Excavations in Ribe, Denmark show that Viking culture was based on sophisticated production and trade. Is their brutal reputation unfair?
[Excavations at Ribe] found the remains of wooden homes; moulds for fashioning ornaments from gold, silver and brass; intricate combs made from reindeer antlers (the Viking equivalent of ivory); and amber jewellery dating to the early 700s.
Even more extraordinary, however, was the discovery that these artefacts were not for home consumption by farmers, let alone itinerant raiders. Instead, the Vikings who made them lived in a settled, urban community of craftsmen, seafarers, tradesmen and, it seems, musicians.
“Ribe confounds history,” says Richard Hodges, a British archaeologist and the president of the American University of Rome. “What we have here defies the opinion that all the Vikings did was to raid and to rape.”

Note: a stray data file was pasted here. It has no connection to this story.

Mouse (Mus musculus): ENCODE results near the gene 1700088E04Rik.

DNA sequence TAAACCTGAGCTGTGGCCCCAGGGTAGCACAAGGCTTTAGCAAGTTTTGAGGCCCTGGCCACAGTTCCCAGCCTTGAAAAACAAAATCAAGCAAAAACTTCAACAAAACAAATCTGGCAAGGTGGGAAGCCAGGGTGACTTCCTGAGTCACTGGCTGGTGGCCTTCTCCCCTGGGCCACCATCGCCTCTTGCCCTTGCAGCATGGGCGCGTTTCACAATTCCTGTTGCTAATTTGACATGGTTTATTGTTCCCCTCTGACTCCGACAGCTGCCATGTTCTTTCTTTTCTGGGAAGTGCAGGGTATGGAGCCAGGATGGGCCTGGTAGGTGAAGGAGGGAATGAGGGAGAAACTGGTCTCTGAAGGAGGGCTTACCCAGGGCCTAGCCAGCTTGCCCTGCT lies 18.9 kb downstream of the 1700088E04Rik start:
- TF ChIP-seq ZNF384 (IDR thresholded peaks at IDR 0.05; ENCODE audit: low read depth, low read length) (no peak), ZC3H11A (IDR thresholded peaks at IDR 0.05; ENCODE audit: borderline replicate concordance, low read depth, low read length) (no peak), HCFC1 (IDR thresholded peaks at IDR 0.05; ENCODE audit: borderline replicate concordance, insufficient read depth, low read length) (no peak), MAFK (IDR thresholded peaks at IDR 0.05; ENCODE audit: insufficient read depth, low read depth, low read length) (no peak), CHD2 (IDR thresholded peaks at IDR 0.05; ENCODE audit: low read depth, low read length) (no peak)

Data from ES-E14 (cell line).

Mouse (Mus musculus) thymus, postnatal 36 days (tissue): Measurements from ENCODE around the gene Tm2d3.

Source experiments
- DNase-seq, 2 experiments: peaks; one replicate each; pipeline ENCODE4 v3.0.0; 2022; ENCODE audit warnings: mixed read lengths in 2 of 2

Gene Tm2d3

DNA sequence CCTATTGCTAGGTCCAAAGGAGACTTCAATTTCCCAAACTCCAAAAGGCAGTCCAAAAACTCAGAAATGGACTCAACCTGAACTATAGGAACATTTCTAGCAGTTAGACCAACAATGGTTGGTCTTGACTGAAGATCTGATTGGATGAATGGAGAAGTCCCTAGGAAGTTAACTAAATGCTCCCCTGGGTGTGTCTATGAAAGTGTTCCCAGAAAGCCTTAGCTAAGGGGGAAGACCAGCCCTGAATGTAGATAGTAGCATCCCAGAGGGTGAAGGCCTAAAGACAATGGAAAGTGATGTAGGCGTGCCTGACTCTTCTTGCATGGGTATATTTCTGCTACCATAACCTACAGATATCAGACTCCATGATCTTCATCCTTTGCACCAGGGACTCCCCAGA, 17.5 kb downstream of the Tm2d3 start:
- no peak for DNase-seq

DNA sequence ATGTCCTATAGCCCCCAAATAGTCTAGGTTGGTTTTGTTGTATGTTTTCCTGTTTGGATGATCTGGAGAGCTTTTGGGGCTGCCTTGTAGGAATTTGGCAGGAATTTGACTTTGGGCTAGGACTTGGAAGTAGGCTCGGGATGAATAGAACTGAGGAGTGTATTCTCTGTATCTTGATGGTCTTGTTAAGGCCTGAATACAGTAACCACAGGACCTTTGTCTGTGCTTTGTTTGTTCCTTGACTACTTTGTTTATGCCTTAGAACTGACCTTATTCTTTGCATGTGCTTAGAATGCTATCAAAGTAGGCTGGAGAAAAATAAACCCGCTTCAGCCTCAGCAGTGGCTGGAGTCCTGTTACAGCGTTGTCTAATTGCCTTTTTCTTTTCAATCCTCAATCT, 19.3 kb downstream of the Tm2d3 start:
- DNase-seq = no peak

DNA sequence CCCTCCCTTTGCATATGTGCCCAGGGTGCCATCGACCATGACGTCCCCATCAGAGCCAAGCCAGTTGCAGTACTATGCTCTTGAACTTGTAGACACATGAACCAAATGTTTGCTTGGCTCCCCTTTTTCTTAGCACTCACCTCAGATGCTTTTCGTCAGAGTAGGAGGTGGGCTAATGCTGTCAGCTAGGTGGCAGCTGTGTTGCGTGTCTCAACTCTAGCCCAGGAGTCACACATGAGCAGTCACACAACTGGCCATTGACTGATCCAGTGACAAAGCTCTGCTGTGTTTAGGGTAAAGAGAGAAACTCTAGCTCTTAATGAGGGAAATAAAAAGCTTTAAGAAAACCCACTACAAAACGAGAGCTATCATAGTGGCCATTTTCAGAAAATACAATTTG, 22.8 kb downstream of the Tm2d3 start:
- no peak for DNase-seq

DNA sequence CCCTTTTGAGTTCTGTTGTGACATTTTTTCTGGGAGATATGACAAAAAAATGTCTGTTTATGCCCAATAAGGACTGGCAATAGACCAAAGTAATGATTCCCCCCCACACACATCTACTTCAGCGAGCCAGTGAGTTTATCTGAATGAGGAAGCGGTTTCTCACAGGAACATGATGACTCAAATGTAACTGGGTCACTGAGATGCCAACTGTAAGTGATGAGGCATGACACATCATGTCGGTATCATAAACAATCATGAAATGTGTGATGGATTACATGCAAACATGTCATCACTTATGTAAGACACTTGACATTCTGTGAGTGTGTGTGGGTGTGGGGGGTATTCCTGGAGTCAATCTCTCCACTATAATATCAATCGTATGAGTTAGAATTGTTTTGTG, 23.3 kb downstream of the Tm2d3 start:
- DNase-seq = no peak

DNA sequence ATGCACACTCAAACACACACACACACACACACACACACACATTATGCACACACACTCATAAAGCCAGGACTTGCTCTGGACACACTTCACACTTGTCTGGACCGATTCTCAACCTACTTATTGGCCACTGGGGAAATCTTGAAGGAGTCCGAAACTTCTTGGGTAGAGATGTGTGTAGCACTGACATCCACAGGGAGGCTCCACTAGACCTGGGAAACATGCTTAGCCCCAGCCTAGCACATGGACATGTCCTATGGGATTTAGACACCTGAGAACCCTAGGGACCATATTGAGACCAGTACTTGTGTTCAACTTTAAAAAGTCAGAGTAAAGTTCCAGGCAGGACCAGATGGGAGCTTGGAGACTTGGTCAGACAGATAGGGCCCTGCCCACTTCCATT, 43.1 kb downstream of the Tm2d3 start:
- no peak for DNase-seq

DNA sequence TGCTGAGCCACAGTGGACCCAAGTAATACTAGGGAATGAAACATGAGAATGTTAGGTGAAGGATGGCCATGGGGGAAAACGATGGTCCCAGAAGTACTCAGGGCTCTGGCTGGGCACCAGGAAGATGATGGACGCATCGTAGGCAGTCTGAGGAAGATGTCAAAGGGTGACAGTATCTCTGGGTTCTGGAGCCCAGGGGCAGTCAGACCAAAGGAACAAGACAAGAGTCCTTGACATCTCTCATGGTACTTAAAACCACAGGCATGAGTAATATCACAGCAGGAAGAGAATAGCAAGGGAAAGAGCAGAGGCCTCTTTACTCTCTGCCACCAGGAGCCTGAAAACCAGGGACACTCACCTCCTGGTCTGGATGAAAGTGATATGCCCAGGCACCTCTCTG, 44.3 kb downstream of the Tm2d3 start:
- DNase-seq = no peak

The discoveries at Ribe suggest mass production, high levels of specialisation and a division of labour – all characteristics of a settled urban society rather than a nomadic one based on pillaging.
“We can see in Ribe that Viking society was based on sophisticated production and trade,” Hodges says. “It is a paradox: they made these beautiful things, they had gorgeous cloth, wonderful artefacts, but at the same time they are known to history for their brutality.”
European history has been written from the perspective of Christian chroniclers who wanted to tell us that Vikings were barbarians, Hodges notes.